Sell-off Keeps Land Values Strong

Investors still see land as good bet long-term; farmers seek to increase holdings; bidding wars fierce.

Published on: Jun 20, 2013

The supply of premium quality farmland is tightening and the number of properties being offered for sale is declining, according to Farmers National Company, the nation's largest farmland and ranchland real estate company.

At the end of 2012, there was an accelerated farmland sell-off, prompted by economic uncertainty and tax law changes, said Derrick Volchoff, vice president of real estate operations. High quality land is in high demand and top buyers are competing for the acres that come up for sale, Volchoff said.

That competition is fueling strong land values, averaging 20 percent above comparable land in 2012, he said. Lower quality land values are staying steady, he said.

"Many transactions for high quality land are being sold via auction, which drives prices through competitive situations," said Derrick Volchoff, vice president of real estate operations at Farmers National Company.
"Many transactions for high quality land are being sold via auction, which drives prices through competitive situations," said Derrick Volchoff, vice president of real estate operations at Farmers National Company.

"Many transactions for high quality land are being sold via auction, which drives prices through competitive situations."

Bidding wars have become the norm for high quality land sales, he said, and areas that a few years ago rarely saw auctions, such as the Delta region, are now seeing them on a regular basis, he said.

Parcels being sold in a single sale are also getting bigger, Volchoff said.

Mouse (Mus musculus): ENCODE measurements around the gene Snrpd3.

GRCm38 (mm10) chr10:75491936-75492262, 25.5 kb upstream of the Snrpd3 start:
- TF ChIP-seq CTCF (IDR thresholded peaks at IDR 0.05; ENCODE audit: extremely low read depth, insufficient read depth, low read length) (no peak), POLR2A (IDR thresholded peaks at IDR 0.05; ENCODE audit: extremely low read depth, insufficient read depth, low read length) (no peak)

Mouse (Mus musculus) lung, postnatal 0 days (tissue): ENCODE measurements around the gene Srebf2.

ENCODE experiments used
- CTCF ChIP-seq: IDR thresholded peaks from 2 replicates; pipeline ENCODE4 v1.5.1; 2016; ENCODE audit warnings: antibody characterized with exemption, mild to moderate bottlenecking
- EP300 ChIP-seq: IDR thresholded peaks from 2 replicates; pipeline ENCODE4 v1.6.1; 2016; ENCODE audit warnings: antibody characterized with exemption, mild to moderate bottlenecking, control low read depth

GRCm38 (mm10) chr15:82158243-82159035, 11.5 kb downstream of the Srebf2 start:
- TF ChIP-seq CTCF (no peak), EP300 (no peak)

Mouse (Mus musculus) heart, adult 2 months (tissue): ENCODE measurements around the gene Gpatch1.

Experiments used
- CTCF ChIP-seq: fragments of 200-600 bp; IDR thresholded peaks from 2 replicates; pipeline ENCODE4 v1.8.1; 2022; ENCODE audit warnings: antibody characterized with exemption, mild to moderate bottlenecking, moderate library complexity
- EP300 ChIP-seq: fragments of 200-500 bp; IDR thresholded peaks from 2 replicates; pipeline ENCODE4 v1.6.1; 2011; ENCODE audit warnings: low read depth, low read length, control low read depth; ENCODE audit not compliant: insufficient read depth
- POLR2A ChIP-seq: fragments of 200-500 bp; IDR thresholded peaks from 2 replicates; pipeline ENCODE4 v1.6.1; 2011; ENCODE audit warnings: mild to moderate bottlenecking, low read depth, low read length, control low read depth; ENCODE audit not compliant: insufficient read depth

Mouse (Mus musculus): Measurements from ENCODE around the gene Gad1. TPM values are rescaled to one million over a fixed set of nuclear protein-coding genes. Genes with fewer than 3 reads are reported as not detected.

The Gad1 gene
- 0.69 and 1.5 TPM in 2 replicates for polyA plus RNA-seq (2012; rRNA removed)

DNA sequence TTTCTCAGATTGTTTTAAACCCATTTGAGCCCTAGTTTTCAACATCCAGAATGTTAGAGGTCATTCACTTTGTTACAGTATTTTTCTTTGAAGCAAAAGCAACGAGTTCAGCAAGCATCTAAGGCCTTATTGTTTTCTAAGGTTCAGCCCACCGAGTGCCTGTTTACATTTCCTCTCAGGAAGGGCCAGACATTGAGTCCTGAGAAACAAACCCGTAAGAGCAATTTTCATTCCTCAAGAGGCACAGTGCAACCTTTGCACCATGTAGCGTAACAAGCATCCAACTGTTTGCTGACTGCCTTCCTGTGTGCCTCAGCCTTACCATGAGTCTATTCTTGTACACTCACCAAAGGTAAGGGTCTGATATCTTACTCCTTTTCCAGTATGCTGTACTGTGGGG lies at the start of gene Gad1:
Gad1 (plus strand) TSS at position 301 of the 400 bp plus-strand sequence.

Transactions to increase this year

Moving into the third quarter of 2013, Farmers National Company expects the number of transactions being closed to increase, based on activity seen in the past 60 days, he said. Investors continue to see land as a safe long-term investment while farmers are putting cash reserves back nto land when it becomes available.

"Even with recent drops in crop size for farmers, profits are still at a level higher than in 2010," said Volchoff. "Farm debt is still low in relative historical terms."

Monty Muesch, Farmers National Company area sales manager in the High Plains, said land values in Kansas Oklahoma and Texas are not showing a down turn in spite of strong weather challenges. High on the list of reasons for that, he says, is the impact of an inventory shortage that resulted from a strong sell-off late in 2012.

In the coming months, Meusch expects the number of listings to slow down in High Plains region.

Sales prices in Kansas of top quality land range from $3,800 to $6,000 per acre depending on location.  Prices for irrigated high quality cropland in the Texas Panhandle are between $3,000 and $4,000 per acre.

Source: Farmers National Company